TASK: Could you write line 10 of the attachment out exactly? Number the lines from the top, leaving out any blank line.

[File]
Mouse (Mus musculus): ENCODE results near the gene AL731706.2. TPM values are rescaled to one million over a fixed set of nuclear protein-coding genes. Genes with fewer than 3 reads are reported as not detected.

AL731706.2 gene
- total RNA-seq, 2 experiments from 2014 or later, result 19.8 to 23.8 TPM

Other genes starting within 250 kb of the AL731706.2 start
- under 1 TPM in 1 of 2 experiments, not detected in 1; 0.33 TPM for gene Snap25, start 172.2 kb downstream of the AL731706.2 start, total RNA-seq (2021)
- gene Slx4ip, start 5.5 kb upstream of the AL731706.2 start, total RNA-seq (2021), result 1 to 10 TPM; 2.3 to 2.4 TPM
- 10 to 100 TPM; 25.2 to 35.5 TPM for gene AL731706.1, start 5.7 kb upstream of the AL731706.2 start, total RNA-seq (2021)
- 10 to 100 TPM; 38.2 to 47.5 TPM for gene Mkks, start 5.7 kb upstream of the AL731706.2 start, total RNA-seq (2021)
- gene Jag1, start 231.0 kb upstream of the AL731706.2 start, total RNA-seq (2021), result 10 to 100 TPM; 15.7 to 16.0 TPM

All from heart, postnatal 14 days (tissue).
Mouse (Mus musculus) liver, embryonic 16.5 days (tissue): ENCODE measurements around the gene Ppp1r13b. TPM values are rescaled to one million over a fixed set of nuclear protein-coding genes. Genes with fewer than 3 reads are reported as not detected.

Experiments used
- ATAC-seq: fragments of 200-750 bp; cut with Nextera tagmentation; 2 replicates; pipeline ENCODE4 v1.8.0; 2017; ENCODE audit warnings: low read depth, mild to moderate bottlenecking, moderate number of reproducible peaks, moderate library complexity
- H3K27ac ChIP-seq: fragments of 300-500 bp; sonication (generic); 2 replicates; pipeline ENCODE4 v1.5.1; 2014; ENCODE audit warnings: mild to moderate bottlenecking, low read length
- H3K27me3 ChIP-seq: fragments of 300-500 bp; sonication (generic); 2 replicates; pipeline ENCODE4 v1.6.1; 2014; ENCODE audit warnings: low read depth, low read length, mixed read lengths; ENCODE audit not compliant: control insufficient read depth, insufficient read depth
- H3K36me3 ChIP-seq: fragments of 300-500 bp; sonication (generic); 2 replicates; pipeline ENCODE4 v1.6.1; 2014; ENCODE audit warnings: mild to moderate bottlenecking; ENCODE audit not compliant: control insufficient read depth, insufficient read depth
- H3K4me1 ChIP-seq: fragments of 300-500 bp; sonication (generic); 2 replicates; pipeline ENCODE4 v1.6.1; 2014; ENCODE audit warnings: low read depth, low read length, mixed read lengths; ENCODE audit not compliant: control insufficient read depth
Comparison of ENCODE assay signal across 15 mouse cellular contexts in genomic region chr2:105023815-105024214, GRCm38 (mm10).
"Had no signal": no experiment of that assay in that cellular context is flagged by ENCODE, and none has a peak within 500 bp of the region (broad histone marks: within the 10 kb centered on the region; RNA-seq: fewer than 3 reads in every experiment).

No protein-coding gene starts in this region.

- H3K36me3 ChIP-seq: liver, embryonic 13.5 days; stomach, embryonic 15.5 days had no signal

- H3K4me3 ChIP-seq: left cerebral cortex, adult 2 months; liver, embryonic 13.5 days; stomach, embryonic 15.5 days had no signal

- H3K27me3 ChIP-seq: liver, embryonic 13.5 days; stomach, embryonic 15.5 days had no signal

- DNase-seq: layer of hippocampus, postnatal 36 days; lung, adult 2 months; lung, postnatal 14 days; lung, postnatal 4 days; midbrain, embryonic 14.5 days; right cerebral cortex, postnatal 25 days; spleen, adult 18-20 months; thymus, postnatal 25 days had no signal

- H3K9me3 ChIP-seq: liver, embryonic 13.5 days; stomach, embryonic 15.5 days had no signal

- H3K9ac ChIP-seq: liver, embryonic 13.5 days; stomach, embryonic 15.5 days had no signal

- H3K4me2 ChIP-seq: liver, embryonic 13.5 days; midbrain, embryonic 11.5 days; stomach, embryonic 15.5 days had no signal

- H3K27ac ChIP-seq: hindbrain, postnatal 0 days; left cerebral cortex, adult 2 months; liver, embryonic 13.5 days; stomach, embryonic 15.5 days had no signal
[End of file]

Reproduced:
All from heart, postnatal 14 days (tissue).